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I am a first-generation learner from a tribal community named Kuruma of Wayanad district, Kerala. I joined Jawaharlal Nehru University for Masters in Political Science after cancelling my MA admission at the University of Calicut. Following the completion of my MA, I cleared the JNU MPhil entrance and secured admission at Centre for the Study of Law and Governance, where I completed the thesis titled “Adivasi Gothra Mahasabha: Framing and Formation of an Indigenous Social Movement in Kerala.” My primary interest of research is on the social, economic, political and educational conditions of Adivasi communities in the context of the well-known Kerala model of development. This model has not brought about improvements in the conditions of tribes in Kerala and the Adivasi communities lag behind in welfare indicators such as poverty eradication, education, malnutrition, child death in comparison with non-tribal communities.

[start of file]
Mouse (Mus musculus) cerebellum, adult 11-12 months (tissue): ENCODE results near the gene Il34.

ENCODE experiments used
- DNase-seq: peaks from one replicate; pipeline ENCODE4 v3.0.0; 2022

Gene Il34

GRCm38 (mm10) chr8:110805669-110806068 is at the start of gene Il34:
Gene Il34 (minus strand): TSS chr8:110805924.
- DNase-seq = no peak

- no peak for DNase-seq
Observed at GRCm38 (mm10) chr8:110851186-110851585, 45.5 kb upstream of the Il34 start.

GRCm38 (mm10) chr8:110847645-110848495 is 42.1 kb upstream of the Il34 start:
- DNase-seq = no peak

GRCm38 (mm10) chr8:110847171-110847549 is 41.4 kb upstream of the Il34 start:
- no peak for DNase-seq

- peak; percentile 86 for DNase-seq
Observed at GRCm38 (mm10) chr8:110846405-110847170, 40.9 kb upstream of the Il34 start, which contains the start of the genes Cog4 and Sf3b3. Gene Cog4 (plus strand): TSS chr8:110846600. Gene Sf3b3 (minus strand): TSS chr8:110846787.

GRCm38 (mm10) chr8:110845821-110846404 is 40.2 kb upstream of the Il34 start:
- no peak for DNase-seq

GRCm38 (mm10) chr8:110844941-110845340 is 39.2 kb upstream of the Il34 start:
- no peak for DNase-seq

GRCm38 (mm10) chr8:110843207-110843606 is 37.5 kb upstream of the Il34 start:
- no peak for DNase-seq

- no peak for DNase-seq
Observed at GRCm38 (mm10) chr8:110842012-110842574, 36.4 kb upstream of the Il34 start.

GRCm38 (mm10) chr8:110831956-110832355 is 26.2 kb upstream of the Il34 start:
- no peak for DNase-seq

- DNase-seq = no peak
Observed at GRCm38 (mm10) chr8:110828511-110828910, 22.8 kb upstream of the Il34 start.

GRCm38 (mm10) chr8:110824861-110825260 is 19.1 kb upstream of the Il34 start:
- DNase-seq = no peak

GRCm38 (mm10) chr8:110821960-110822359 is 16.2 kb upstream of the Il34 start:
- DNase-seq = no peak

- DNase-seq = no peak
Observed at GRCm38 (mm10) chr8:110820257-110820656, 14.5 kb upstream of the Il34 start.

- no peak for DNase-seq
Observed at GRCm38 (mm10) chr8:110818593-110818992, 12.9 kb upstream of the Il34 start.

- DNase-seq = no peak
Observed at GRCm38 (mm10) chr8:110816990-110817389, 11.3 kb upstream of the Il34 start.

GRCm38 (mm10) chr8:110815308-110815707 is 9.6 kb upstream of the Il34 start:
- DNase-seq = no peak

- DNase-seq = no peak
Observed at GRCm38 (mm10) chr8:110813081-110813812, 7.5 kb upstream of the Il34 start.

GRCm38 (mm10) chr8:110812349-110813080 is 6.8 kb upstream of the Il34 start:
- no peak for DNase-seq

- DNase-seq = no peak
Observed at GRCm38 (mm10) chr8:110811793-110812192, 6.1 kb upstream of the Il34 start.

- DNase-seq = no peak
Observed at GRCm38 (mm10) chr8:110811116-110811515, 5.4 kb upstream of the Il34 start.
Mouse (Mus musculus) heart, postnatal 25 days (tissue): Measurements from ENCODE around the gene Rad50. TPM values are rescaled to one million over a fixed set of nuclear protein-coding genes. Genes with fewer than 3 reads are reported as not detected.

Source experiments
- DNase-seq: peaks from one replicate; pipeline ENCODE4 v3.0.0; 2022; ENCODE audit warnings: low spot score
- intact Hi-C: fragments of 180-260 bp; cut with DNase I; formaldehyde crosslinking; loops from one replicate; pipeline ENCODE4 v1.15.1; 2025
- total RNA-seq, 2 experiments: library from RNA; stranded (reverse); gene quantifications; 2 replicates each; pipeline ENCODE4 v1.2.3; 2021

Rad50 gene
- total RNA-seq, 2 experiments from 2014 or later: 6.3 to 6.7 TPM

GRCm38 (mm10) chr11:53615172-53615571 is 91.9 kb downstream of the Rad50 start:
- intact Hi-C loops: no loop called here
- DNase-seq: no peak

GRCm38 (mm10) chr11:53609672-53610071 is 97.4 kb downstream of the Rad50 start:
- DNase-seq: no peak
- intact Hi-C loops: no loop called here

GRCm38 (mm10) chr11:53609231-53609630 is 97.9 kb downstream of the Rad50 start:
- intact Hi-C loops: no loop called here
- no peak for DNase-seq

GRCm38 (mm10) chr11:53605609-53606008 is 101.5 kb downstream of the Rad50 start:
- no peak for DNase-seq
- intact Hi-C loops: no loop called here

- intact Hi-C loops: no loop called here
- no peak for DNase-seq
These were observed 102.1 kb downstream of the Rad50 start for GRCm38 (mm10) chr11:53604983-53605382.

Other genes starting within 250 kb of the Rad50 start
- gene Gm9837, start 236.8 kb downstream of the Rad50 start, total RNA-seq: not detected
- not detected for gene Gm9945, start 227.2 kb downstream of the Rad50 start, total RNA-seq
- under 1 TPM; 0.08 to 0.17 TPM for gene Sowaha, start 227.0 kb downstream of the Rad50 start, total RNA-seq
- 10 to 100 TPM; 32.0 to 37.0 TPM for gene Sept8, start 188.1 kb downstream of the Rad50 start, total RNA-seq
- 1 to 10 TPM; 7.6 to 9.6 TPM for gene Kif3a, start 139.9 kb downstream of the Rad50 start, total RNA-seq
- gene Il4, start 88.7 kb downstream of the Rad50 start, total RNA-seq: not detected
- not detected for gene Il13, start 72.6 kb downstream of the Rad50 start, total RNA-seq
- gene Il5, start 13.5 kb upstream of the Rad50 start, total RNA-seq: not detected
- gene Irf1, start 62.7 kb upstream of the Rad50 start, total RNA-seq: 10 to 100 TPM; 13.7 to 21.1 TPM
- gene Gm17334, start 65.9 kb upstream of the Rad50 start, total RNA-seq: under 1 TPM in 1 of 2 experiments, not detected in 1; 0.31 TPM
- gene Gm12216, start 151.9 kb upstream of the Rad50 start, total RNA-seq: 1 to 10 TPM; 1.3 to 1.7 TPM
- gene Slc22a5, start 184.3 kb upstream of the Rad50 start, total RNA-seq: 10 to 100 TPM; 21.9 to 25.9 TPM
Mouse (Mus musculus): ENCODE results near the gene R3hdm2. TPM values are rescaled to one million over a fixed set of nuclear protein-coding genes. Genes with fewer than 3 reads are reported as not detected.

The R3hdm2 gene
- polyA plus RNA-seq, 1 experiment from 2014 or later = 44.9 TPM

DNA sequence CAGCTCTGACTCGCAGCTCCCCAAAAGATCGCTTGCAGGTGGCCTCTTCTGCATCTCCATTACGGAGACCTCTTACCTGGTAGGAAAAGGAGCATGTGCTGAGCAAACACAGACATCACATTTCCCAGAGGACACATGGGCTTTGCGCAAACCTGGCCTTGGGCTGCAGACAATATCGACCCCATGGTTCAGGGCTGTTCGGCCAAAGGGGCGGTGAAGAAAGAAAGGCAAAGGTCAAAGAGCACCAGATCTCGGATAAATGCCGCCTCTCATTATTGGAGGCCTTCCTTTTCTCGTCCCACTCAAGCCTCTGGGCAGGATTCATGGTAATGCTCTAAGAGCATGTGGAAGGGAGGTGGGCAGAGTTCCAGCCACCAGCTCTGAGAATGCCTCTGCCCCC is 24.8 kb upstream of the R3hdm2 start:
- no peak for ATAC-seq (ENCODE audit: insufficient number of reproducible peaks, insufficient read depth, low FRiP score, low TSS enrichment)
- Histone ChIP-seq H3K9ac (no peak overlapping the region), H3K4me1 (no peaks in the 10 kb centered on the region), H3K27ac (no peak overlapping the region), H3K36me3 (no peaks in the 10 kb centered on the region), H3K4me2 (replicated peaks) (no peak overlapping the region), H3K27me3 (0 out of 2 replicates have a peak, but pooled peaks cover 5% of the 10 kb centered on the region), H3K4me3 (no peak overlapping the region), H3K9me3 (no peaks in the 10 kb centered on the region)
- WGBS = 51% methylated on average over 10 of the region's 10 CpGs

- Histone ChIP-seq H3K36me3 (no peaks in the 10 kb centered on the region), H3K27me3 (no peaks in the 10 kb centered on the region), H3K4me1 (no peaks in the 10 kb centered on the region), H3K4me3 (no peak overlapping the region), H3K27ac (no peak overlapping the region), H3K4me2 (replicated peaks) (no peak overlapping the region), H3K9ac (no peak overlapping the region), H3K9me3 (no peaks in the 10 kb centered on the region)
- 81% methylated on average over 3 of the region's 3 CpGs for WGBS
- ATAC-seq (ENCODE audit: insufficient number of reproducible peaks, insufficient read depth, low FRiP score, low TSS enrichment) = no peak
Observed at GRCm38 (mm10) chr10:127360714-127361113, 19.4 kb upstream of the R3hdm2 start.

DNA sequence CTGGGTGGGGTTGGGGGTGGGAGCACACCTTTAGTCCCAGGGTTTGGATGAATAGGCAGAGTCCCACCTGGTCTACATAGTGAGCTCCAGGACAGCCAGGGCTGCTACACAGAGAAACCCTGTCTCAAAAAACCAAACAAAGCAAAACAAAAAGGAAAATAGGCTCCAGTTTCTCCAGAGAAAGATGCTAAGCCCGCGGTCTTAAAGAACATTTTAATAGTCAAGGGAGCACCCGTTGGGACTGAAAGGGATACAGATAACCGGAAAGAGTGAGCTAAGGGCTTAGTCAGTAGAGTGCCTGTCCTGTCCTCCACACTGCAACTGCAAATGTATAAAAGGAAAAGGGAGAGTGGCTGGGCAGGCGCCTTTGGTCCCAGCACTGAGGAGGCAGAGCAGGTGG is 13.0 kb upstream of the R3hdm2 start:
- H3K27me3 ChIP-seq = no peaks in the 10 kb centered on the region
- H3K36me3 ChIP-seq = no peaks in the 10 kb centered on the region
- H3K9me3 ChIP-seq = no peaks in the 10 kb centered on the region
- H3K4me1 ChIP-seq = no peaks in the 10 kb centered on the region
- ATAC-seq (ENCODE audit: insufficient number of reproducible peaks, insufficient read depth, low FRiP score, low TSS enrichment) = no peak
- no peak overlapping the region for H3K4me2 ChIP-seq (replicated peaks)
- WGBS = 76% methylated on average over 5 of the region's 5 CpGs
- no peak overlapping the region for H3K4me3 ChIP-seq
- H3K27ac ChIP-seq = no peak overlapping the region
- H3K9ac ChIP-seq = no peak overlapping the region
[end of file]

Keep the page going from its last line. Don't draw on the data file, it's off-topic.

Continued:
When it comes to my experiences as an Adivasi woman, as far as I remember no one asked me (except during casual conversations) about my experiences till reaching as well as surviving JNU. There are experiences which make me think of the way society perceives my identity, even if it hushed up and not spoken of directly. There was an argument that happened with my teacher during my 12th standard. Out of humiliation, I asked the teacher and students “Are you doing this to me because I am a tribe!” Everyone in the class was shocked and speechless for an instant. For me, that was the moment of realisation of the social inequalities embedded within my identity.

After reaching JNU, the major problem I faced was the language issue since I have always studied in Malayalam medium schools. This being the condition of the majority of marginalised students belonging to Dalit or Adivasi backgrounds, it put us in a disadvantaged position, riddled with stigma.